Jussi of the Month November 2017
That autumn Jussi Björling had arrived in America at the beginning of October and given a couple of concerts the same month before singing on the 31st at Hunter College in New York, a performance the New York Times called "magnificent". After that, he began to prepare his third season opening at the Met (after Ballo in maschera 1940 and Don Carlo 1950), Gounod's Faust. In the US, Jussi had already sung the title role nine times with the Met between 1939 and 1951, and twice with the San Francisco Opera.
In 1953, however, the production was a new and for that time rather sensational one by the 29-year-old Englishman Peter Brook, making his Met debut as a stage director. The age difference was great between him and the 78-year-old French-American conductor Pierre Monteux, who had made his Met debut with the same opera already in 1917! Brook had moved the action to the composer's own time, the 19th century, and unlike the previous production, there were no renaissance costumes but both Faust and Méphistophélès appeared in frock coats.
Anna-Lisa helps Jussi with Faust's frock-coat.
Brook's concept did of course invite strong reactions, and already before the premiere was the reason that the famous bass Boris Christoff declined to sing Mephisto's role. Opera manager Rudolph Bing, with whom also Jussi had strained relations, felt offended by this, and Christoff would never sing at the Met. Jussi was positive about the production in a preserved radio interview soon after the premiere, but a few years later he was more open in San Francisco. Then he called the production "ridiculous" and thought that "these anachronistic flights of fancy are aberrations, and disturbing: they are out of character with the opera and help to defeat opera's purpose."
Listen to Jussi in an interview with Ruby Mercer in November 1953. (First download the file. Faust starts 04:57)
Olin Downes in the New York Times looked back and recalled that Faust had also been the opening performance of the opera house 70 years earlier. Actually, there was a person in the audience who had attended that performance, too!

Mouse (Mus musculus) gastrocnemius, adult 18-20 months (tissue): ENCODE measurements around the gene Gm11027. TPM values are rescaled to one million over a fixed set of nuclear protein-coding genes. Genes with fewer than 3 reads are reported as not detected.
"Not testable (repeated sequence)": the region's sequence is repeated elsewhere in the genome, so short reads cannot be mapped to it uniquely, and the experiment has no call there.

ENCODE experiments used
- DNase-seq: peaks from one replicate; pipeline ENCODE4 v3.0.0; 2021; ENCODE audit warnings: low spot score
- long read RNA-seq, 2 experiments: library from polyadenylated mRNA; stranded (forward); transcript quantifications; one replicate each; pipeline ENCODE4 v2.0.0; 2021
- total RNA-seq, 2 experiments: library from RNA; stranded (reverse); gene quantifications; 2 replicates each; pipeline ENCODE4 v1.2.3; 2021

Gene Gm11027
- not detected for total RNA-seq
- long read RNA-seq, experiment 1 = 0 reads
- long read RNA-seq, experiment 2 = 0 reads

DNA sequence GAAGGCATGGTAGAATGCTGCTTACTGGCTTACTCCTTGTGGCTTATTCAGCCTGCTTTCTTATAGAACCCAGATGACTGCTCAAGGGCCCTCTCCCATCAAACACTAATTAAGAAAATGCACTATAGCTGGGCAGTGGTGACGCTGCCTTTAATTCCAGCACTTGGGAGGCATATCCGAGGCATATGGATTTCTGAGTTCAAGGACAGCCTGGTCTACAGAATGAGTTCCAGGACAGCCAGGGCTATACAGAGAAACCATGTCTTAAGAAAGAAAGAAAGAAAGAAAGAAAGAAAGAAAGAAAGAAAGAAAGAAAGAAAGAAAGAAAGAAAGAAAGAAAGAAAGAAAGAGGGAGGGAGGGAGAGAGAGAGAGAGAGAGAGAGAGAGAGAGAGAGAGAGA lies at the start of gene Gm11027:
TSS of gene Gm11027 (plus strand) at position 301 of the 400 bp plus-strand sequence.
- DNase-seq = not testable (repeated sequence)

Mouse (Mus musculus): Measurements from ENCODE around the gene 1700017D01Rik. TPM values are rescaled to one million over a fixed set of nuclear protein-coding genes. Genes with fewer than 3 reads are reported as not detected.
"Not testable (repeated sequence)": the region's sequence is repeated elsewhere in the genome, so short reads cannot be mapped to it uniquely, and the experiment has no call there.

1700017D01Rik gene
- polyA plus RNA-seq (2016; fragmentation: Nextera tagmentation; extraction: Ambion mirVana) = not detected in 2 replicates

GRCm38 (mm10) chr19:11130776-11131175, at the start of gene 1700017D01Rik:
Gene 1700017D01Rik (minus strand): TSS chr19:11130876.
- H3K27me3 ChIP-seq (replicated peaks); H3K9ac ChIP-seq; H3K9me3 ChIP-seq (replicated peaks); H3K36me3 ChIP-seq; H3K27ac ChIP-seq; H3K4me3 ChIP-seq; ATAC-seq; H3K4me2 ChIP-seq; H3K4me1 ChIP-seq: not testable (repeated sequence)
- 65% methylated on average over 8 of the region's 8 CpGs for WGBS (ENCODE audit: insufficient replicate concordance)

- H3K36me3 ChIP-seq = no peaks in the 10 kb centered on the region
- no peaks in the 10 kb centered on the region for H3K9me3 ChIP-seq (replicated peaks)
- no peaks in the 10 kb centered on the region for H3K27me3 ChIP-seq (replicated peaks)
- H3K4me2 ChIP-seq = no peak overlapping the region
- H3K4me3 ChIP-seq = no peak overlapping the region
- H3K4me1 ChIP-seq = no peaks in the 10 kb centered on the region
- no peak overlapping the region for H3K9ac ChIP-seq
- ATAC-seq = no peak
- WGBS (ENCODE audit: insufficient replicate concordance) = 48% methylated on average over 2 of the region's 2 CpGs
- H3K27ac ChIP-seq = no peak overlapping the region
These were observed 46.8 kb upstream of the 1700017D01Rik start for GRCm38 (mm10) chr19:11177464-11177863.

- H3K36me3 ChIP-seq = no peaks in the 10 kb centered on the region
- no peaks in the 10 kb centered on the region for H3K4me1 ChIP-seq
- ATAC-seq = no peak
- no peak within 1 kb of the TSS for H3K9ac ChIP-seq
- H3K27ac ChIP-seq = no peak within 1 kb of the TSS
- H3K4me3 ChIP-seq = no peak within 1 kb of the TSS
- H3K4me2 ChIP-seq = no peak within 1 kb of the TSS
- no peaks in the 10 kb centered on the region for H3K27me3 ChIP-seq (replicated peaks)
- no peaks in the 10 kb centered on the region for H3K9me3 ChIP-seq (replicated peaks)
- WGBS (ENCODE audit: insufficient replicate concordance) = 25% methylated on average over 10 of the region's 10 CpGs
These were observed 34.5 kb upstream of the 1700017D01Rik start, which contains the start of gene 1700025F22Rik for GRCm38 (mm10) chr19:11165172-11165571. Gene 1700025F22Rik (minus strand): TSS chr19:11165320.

This Faust remained the only production where Jussi sang on stage opposite Victoria de los Angeles. But already in January of the same year, he had recorded Pagliacci with her in the studio, and later they would make famous recordings also of La bohème and Madama Butterfly. Christoff's replacement as Mephisto was the Italian-Russian bass Nicola Rossi-Lemeni, who had earlier sung with Jussi as Colline in Bohème. Robert Merrill sang Valentin, as he had done in 1946 when he met Jussi on stage for the first time, in the Met's earlier production.
Jussi and Victoria de los Angeles discuss with conductor Pierre Monteux.
Rehearsals were reported to have gone well, except that Jussi protested against Brook's fencing lessons; he thought he had come to sing and not to fence like Eroll Flynn, and what he had done earlier in the duel scene should be good enough.
Jussi having a fencing lesson. In the background, director Brook.
The premiere on 16 November was well received, and the conductor Monteux was generally praised. In the New York Times, Olin Downes wrote: "Mr. Bjoerling headed the list of five voices with his wonted mastery of the vocal art. One could not claim for this gifted exponent of song a romantic appearance or histrionic power. But when he communicates the amorous sentiments and soaring line of Gounod's music, or looses the high C that most other tenors may vainly envy him,… the singer will cast his spell." The New York World Telegram and Sun thought that Jussi "took a good long time to warm up" before he swung "into that lovely, controlled spinning of tone that we know so well."
Listen to Jussi in Salut! demeure chaste et pure, studio recording 9 March 1951 (from Naxos 8.101101)
Jussi repeated Faust on the 24th and 28th of November, but at the beginning of December, a persistent laryngitis set in which prevented him from singing three more Faust performances (among them a broadcast), forced him to discontinue a fourth and after that also prevented his participation in a Toscanini broadcast of Ballo in maschera.
Before the laryngitis, Jussi and Anna-Lisa had found time for a charity concert at the Swedish Seamen's Hall in Brooklyn, a benefit for Christmas gifts to Swedish seamen. This caused a review in an unusual place, the magazine Sjömannen (The Seaman): "Jussi was in top form, with reference both to the perfection of his voice and his sympathetic manner, and wife Anna-Lisa, with her youthful beauty and modest female charm, moved all."